UCLA’s Royce Hall, closed since the Northridge earthquake of 1994, will reopen April 15, 1998, with the world premiere of a collaboration between theater designer Robert Wilson and composer Philip Glass. “Monsters of Grace,” which will run for 14 performances, is their first major work together since the groundbreaking “Einstein on the Beach” opened in 1976.
The UCLA Center for the Performing Arts unveiled its 1997-98 season Tuesday, highlighted by 16 area premieres and more than 75 artists appearing at the Veterans Wadsworth Theater, Wiltern Theatre, Japan America Theatre and venues on the UCLA campus. The bill for the Royce Hall project will hit $68.3 million by the time it opens for the Glass-Wilson work.
Royce Hall, an 1,800-seat auditorium that opened in 1929, will be completely refurbished and will feature new lighting and sound systems when it reopens with “Monsters of Grace.” Other Royce performers will be the Chieftains on May 1, a “Mexican Baroque” program from the vocal group Chanticleer on May 2, Pulitzer Prize-winner Wynton Marsalis performing classical repertoire May 3, the MET Orchestra with James Levine conducting on May 17, classical violinist Leila Josefowicz on May 21, a May 30 jazz concert with Joe Lovano and Gonzalo Rubalcaba, and fiddler Mark O’Connor on May 31.
The UCLA schedule is divided into 16 series defined by the discipline and two series of varied events (Royce Center Circle and A.W.O.L.). Highlights include “Umbatha: The Zulu Macbeth” at the Wiltern on Oct. 4, Richard Foreman’s play “Pearls for Pigs” at Freud Playhouse Nov. 5, a tribute to Thelonious Monk at the Wadsworth Oct. 10, and Toshiko Ayikoshi Jazz Orchestra performing a new work commissioned by UCLA’s Henry Mancini Endowment on Oct. 24 at the Wadsworth.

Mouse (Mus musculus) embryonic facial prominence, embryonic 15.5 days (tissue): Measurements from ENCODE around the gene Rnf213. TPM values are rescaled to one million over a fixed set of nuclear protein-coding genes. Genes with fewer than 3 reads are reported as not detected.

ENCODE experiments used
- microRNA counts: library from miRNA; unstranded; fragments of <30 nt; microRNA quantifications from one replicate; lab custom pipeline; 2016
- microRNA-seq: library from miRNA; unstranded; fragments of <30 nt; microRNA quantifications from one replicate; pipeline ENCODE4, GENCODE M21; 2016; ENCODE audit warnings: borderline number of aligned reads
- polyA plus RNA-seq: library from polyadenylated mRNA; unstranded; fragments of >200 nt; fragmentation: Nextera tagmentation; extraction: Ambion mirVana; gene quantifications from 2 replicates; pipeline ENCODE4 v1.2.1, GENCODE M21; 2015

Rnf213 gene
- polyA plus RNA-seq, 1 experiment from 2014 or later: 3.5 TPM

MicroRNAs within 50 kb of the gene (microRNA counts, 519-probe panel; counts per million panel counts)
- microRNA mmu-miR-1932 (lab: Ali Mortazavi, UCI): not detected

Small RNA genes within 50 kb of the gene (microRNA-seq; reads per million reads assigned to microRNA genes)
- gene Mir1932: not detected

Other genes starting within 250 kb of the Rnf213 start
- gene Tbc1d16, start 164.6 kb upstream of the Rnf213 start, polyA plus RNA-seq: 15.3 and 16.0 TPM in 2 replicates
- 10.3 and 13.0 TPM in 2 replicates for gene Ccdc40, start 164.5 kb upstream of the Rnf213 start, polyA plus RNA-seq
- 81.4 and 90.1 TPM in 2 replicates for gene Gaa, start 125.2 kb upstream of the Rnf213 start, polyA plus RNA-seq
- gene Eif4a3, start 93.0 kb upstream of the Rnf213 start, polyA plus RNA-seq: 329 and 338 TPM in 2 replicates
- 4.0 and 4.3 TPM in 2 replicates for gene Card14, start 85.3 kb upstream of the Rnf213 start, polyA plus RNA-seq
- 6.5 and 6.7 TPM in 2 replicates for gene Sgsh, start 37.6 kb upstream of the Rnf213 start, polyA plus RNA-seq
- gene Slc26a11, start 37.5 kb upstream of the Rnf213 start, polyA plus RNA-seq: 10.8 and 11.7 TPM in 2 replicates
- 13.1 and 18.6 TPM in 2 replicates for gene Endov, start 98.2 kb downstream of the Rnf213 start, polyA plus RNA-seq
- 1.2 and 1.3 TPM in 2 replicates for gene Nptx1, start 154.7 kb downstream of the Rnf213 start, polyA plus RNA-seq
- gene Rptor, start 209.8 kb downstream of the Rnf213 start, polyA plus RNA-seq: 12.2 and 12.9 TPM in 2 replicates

The center’s A.W.O.L. series is highlighted by a number of area debuts, among them, “Les Enfants Terribles: Children of the Game,” a dance opera by Glass and Susan Marshall at the Wiltern Oct. 25, dancers Eiko & Koma with the Kronos Quartet at the Japan America, and performance artist-playwright Danny Hoch at Schoenberg Nov. 20.
Among popular favorites returning to Wadsworth are “Tap Dogs” (Sept. 2-21), classical-folk fusionists Fleck-Marshall-Meyer (Oct. 12), the Portuguese band Madredeus (Oct. 18) and Cape Verdean singer Cesaria Evora (Nov. 8).
A cabaret series at Schoenberg Hall will bring in Kitty Carlisle Hart (Oct. 17), Nancy Dussault (Feb. 7) and Lucie Arnaz (April 25).